|HPAI 2005-2017 - Credit OIE|
As the map above depicts, in the 12 years since HPAI H5N1 broke out of Southeast Asia and began spreading internationally, reported outbreaks in Africa have been pretty much restricted to Egypt (which is under represented on this map), a small number of West African nations (Nigeria, Cameroon, Togo, Ghana, etc.), and a sprinkling of less worrisome H5N2 outbreaks in South Africa.
I say `reported' because, for many of these low resource nations, surveillance, testing and reporting of avian influenza outbreaks is either a low priority, or simply not practical (see The Challenge Of Avian Flu Surveillance In Sub-Saharan Africa).
Now that HPAI H5 has sparked a major wildlife die off on the shores of Lake Victoria in Uganda, countries that have felt relatively isolated from the AI problem are now scrambling to deal with what coulse pose a serious threat to their poultry industries, local economies, food security, and potentially to public health.
Neighboring countries are taking protective steps (see Deutsche Welle report Kenya, Rwanda ban Uganda poultry after bird flu outbreak), and yesterday the Ugandan Ministry of Agriculture published a long statement on the outbreak, and their response.
While in part a reassuring political speech, this statement is refreshingly more detailed than what we usually get from local officials in Central Africa.
Speech for the Honorable Minister of Agriculture Animal Industry and Fisheries during communication of outbreak of the Highly Pathogenic Avian Influenza (HPAI) outbreak in wild and domestic bird in Uganda 15th January 2017.
Ladies and Gentlemen
I am honoured to have this opportunity to inform you of an eminent catastrophe faces the people of our country.
My Ministry was on the 2nd January 2017 informed by Uganda Wildlife Education Center (UWEC) of a report of mass death of wild birds seen by fishermen at Lutembe beach at the shores of Lake Victoria near Entebbe. Another report was also received on 13th January 2017 from Masaka district.
UWEC communicated to Uganda Government Chemist and the Commissioner of Animal Health (CAH) of my Ministry.
My Ministry immediately sent a team to investigate the mass bird death together with a team from government chemist and UWEC.
The specimen unfortunately have turned positive to the very serious disease The Highly Pathogenic Avian Influenza (HPAI), that affects both humans and animals and which causes high number of deaths in both species.
Things that the public needs to immediately know are:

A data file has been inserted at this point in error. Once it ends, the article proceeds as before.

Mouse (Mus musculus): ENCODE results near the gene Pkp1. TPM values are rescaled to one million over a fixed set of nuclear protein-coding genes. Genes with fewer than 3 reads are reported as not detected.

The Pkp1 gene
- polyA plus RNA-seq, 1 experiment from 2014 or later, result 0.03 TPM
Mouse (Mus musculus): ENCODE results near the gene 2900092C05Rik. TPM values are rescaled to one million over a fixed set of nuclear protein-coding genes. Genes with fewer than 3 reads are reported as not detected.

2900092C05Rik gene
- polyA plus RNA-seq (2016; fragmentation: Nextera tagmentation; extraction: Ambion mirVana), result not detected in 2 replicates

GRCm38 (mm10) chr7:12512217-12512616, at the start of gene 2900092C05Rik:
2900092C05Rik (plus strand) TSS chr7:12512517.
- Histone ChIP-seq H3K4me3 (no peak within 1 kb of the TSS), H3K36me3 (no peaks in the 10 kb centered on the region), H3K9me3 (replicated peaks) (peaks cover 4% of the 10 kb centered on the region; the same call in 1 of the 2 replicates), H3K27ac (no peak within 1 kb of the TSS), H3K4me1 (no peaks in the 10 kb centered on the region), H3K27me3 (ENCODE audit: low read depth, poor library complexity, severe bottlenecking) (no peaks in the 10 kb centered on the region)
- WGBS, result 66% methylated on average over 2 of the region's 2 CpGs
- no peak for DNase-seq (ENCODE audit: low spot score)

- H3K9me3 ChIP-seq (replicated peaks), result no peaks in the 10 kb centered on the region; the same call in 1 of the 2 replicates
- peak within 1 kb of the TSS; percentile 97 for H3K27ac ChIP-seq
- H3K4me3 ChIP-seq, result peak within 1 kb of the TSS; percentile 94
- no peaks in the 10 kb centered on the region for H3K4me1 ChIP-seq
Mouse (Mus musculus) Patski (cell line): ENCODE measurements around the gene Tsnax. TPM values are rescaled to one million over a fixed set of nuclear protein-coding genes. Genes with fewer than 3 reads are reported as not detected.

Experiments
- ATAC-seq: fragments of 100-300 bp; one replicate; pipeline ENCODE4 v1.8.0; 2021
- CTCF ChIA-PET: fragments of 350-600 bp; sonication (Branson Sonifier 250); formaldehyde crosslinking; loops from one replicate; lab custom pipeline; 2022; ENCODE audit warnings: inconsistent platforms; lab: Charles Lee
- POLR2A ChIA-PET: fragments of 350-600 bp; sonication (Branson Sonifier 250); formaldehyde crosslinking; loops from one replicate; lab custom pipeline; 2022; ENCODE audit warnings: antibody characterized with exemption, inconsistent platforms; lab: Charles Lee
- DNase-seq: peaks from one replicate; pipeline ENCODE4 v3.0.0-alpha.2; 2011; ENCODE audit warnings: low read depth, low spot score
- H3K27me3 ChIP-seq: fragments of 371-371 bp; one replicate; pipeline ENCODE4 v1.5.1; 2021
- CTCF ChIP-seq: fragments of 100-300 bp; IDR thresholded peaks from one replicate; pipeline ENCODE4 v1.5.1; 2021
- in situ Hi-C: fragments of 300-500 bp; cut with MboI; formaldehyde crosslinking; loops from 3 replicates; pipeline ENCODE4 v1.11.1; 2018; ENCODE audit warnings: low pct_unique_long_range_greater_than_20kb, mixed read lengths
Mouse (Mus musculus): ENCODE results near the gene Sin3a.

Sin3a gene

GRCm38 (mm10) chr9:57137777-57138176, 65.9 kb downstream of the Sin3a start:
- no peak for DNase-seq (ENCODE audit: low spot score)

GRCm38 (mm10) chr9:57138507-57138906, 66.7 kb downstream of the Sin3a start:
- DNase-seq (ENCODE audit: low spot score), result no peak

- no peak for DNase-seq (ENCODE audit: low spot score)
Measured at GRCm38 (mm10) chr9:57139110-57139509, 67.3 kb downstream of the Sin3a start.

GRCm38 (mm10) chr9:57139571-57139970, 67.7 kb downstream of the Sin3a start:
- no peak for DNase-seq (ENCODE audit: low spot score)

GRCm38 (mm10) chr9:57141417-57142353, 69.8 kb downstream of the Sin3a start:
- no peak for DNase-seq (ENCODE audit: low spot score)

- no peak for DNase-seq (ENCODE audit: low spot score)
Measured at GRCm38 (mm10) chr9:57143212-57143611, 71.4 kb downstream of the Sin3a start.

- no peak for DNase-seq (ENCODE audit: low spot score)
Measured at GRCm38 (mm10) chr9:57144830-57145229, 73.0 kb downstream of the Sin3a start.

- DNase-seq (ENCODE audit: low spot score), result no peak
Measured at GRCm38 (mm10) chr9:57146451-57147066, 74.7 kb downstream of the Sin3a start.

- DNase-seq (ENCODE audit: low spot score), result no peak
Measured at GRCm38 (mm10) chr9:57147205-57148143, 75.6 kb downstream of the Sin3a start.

• The Highly Pathogenic Avian Influenza (HPAI) is commonly referred to as AVIAN FLU or AVIAN INFLUENZA;
• This is the first time AVIAN FLU or AVIAN INFLUENZA breaks out in Uganda;
• HPAI affects humans, birds and animals;
• However, the species that are so far affected are white winged black tern birds and domestic ducks and chicken;
• 7 specimen of the white winged black tern birds have been collected from Lutembe beach and all the 7 are positive for the deadly disease;
• 2 specimen of feaces picked from the ground just dropped by birds flying away from Lutembe beach were also positive for HPAI;
• 5 domestic duck and 1 hen specimen were brought in from Masaka district were too are positive to HPAI;
• Diagnosis was undertaken by the National Animal Disease Diagnostics and Epidemiology Centre (NADDEC) MAAIF;
• Diagnosis was confirmed by the Uganda Virus Research Institute (UVRI) MOH;
• There is a National Task Force (NTF) which is multi disciplinary with human and animal experts from government, agencies and NGO that is usually called upon to handle outbreaks of diseases that affect both humans and animals. The NTF is anchored at OPM and is co-chaired by MAAIF and MOH;
• The NTF has experience and has competence to handle such outbreaks, and therefore the situation is under control;
Advice to the people:
• Report any cases of mass birds, animal, both domestic and wild to any government authority nearest to you, but especially the veterinary authorities;
• Report any cases of sickness or death of humans to the nearest human health facility (Hospital, clinic) or to the MOH;
• Bird owners MUST house them, avoiding interaction between domestic and wild birds and animals;
• People MUST not touch or eat wild birds or other wild animals that are found dead, they should instead report to the nearest veterinary authority.What my Ministry is going to do
• Together with MOH, UWEC, UWA, Districts and all other stakeholders will;
o Immediately inform the public to avert any human catastrophe from human infections;
o Calm the population through providing accurate information and facts about HPAI;
o Intensify meetings and actions of the National Task Force on disease;
• Continues with further investigations and prevention of spread of HPAI to domestic animals and possibly to humans;
• Continue providing information to the public;
• Plan to control HPAI in domestic animals and humans.
Dear Ladies and Gentlemen,
This country is faced by looming catastrophe of an outbreak of HPAI currently in wild birds and has already affected some domestic birds in Masaka district;
I am calling up on all of us to actively participate by being alert of the situation and sharing this information. I also ask you to follow instructions as provided by professionals to save our people, poultry, animals and wild life.
TOGETHER WE WIN
I SAY ALL THIS FOR GOD AND MY COUTRY